Pedorthists as Part of a Team Approach

As you can see in a few of the examples above, pedorthists can be an important part of the treatment one receives for foot and lower limb problems, particularly problems of chronic pain. The Pedorthist may not have all the parts of the solution though. In order to effectively deal with problems, sometimes a team approach might be needed between a doctor, a physical therapist and others to assess your situation and do what they each can to help. This team approach is usually the best way to see results quickly and help you to return to work and normal activity.

Once the root cause is established, there is much that a pedorthist can do as a part of a team to help get you back on your feet and help you to resume an active healthy lifestyle.  Doctors are best suited to casting broken bones, dealing with secondary injuries and giving pain relief. Physiotherapists are best suited to help rehabilitate people with some exercises and treatments like diathermy, ultrasound and cold laser therapy.  When all the parts are put together, the results are better than just the parts put together!

If you are suffering from chronic pain in your feet, ankles or legs, go see a pedorthist near you for help –just visit Find a Pedorthist to locate one near you today!

By Jim Pattison, C. Ped (C)


In a Pickle: Preventing Pickleball Sport Injuries

What do you get when you cross tennis with badminton AND table tennis? PICKLEBALL!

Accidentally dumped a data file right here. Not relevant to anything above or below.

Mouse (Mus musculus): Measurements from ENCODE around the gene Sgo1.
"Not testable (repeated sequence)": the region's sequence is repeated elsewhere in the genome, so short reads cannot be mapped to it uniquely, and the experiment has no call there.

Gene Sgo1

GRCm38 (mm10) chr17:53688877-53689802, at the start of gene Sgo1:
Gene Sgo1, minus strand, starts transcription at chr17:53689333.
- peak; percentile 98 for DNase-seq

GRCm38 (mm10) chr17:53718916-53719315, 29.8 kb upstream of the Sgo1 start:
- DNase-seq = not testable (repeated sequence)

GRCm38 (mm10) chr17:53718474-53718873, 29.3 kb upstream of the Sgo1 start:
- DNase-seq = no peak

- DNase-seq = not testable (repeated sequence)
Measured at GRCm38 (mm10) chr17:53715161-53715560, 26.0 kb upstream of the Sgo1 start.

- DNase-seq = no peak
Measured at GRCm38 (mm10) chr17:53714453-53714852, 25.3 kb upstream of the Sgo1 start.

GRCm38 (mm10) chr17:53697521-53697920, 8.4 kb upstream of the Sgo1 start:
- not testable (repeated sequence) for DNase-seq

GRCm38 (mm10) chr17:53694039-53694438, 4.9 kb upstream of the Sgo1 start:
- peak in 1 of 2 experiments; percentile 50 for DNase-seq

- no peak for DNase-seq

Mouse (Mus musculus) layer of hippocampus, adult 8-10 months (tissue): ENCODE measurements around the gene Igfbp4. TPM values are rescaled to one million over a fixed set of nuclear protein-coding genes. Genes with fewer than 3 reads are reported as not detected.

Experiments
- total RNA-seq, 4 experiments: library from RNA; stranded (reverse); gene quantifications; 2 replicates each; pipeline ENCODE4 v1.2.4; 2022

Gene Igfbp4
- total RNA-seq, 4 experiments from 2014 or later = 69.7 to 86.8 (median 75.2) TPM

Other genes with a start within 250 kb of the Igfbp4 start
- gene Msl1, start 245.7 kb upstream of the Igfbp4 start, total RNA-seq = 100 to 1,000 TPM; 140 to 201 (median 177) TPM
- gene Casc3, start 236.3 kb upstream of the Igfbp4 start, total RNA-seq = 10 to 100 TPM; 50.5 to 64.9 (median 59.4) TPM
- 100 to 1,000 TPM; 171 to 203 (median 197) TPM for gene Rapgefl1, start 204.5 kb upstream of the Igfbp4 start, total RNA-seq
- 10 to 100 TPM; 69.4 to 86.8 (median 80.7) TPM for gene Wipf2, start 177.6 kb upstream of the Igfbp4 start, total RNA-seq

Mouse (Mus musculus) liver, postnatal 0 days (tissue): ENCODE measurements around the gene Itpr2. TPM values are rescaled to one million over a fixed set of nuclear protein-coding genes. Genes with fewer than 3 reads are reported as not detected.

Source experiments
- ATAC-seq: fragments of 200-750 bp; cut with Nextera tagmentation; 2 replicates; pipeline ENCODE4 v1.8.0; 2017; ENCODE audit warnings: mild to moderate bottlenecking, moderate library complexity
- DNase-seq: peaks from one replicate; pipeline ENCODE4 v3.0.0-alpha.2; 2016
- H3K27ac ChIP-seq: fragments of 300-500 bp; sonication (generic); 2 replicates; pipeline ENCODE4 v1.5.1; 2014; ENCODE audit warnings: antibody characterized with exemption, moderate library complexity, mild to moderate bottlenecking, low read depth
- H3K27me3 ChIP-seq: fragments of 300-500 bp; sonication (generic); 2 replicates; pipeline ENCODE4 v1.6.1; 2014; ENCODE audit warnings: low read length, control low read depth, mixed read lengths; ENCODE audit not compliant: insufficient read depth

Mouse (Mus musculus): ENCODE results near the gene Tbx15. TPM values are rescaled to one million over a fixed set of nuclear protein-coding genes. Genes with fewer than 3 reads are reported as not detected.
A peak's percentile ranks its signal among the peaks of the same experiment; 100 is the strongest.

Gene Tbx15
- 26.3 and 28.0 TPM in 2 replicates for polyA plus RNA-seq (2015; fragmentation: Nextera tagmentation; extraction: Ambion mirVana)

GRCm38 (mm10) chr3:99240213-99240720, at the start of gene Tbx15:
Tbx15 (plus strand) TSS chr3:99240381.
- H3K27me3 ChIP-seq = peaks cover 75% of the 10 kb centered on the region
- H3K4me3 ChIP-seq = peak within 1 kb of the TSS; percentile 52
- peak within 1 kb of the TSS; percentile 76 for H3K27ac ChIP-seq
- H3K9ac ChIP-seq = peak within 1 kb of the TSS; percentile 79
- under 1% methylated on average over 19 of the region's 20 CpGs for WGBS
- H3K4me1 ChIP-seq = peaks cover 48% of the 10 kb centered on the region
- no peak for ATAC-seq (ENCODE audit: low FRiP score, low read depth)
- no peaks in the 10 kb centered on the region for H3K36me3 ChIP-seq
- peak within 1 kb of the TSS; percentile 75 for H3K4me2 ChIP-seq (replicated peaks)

I’m hearing lots about it from my clients these days. Contrary to its name, Pickleball does not involve pickles of any kind. It is both a recreational and competitive sport played on a badminton-sized court, with a net set at 34 inches high in the middle, a wiffleball-like ball, and double-sized ping pong-like paddles. It can be played in singles or doubles, much like tennis, and on indoor or outdoor courts.

Originating in a Washington backyard in the mid-1960s, the sport has steadily made its way across the USA since then, growing in popularity so much that today, in the United States alone, the sport boasts an estimated 3.1 million players. As Canadian “snowbirds” visited the US and returned to Canada they brought the sport home with them. In 2017, Canada had an estimated 60,000 registered players, and that number is growing. The sport has gained popularity mainly because it is so easy to learn the skills necessary to play. There is a huge selection of YouTube videos demonstrating just that!

Pickleball, A Sport for All